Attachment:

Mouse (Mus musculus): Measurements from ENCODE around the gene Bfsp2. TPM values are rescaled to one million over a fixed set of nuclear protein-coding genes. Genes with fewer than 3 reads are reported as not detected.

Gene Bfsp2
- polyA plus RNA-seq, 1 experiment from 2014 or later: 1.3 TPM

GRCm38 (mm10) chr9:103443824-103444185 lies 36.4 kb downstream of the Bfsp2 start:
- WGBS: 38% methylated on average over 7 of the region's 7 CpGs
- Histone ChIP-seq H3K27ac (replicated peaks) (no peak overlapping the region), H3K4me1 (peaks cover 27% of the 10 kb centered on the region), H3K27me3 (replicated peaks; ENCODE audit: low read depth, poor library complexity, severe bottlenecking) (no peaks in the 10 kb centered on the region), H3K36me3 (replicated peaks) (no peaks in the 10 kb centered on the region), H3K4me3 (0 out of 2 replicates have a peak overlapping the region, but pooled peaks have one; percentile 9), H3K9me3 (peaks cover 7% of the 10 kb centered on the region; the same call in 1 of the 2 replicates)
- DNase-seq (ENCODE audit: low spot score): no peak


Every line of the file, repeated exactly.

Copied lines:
Mouse (Mus musculus): Measurements from ENCODE around the gene Bfsp2. TPM values are rescaled to one million over a fixed set of nuclear protein-coding genes. Genes with fewer than 3 reads are reported as not detected.

Gene Bfsp2
- polyA plus RNA-seq, 1 experiment from 2014 or later: 1.3 TPM

GRCm38 (mm10) chr9:103443824-103444185 lies 36.4 kb downstream of the Bfsp2 start:
- WGBS: 38% methylated on average over 7 of the region's 7 CpGs
- Histone ChIP-seq H3K27ac (replicated peaks) (no peak overlapping the region), H3K4me1 (peaks cover 27% of the 10 kb centered on the region), H3K27me3 (replicated peaks; ENCODE audit: low read depth, poor library complexity, severe bottlenecking) (no peaks in the 10 kb centered on the region), H3K36me3 (replicated peaks) (no peaks in the 10 kb centered on the region), H3K4me3 (0 out of 2 replicates have a peak overlapping the region, but pooled peaks have one; percentile 9), H3K9me3 (peaks cover 7% of the 10 kb centered on the region; the same call in 1 of the 2 replicates)
- DNase-seq (ENCODE audit: low spot score): no peak